“...show more Pepsi”
Honestly, If we are going to move toward ethical business practices and compassionate marketing then we have to realize taglines, Instagram models, and big spend ad buys are not going to do it. True cultural sensitivity and self-awareness is the only way. That can only be done by diversifying our leadership and giving opportunities to new talent from all across the global and socio-economic ladder. Either that or we’ll just have a Coke instead.
In a shocking turn of events, Pepsi actually pulled their ad. In another revelation, they released an apology that I'm actually a fan of.
"Pepsi was trying to project a global message of unity, peace and understanding. Clearly we missed the mark, and we apologize. We did not intend to make light of any serious issue. We are removing the content and halting any further rollout. We also apologize for putting Kendall Jenner in this position."
It's very direct, they accept responsibility, and they acknowledge missing the mark. Pepsi even takes the heat off of poor Kendall Jenner who is painted as a casualty of a misguided attempt at "unity through advertising." The swift hand of internet justice strikes again.
The sharing economy Boom and backlash Consumers and investors are delighted by startups offering spare rooms or rides across town. Regulators and competitors are not so sure
AT LYFT’S base in Clara Street, in San Francisco, all is bustle. New staff are being shown the ropes. At least three dogs are tucked under desks or following their owners around. At 15,000 square feet (1,390 square metres), the place is almost four times as big as the old office, but it is already cramped. Lyft is about to move again, to a space of 60,000 square feet.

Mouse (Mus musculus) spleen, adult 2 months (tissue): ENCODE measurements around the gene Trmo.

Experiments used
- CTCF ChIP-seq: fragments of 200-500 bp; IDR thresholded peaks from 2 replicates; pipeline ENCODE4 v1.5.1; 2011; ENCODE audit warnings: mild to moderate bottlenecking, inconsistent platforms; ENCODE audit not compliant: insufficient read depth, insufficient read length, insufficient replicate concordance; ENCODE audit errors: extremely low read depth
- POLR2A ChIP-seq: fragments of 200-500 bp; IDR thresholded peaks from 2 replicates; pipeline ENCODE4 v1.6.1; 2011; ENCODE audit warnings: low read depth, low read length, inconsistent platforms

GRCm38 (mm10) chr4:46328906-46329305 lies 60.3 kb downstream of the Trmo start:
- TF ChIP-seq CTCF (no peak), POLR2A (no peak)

Lyft is a darling of the “sharing economy”, which uses the internet to bring together people with underused assets—anything from spare rooms to spare time—and others who might like to rent them. Lyft’s stock-in-trade is seats in cars: it registers and vets drivers who are willing to offer a ride in return for a “donation” and to place Lyft’s trademark fluffy pink moustache on the front of their vehicles; passengers request a Lyft, and pay, via a smartphone app. The two parties rate each other afterwards, also through the app, which is a common practice in the sharing economy. Fifteen months ago the service operated only in San Francisco. Now it is in over 30 American cities and entering more by the week. This month it raised $250m from venture capitalists.
It is not travelling alone. SideCar, a similar San Francisco startup, has spread to ten cities. Uber, backed by Google and best known for sleek black limousines, also offers ride-sharing services in both America, under the name of UberX, and Europe, as UberPOP. RelayRides, which lets motorists loan out their cars when they are not using them, is also found across America.
Along with transport, the market most affected by sharing has been accommodation, in which Airbnb, yet another San Francisco company, is the most prominent—and the sharing economy’s brightest star. Its “hosts” offer rooms, flats or houses for short stays in 34,000 cities. On April 18th Airbnb reportedly raised between $450m and $500m in a venture-financing round that valued it at $10 billion.
Not everyone is as delighted by the rise of the sharing economy as its participants and investors. Taxi drivers on both sides of the Atlantic have complained loudly (and, at least in Milan and Paris, violently) about the intruders who, they say, not only undercut their fares but are poorly vetted and underinsured. They have found ready listeners among officials and judges.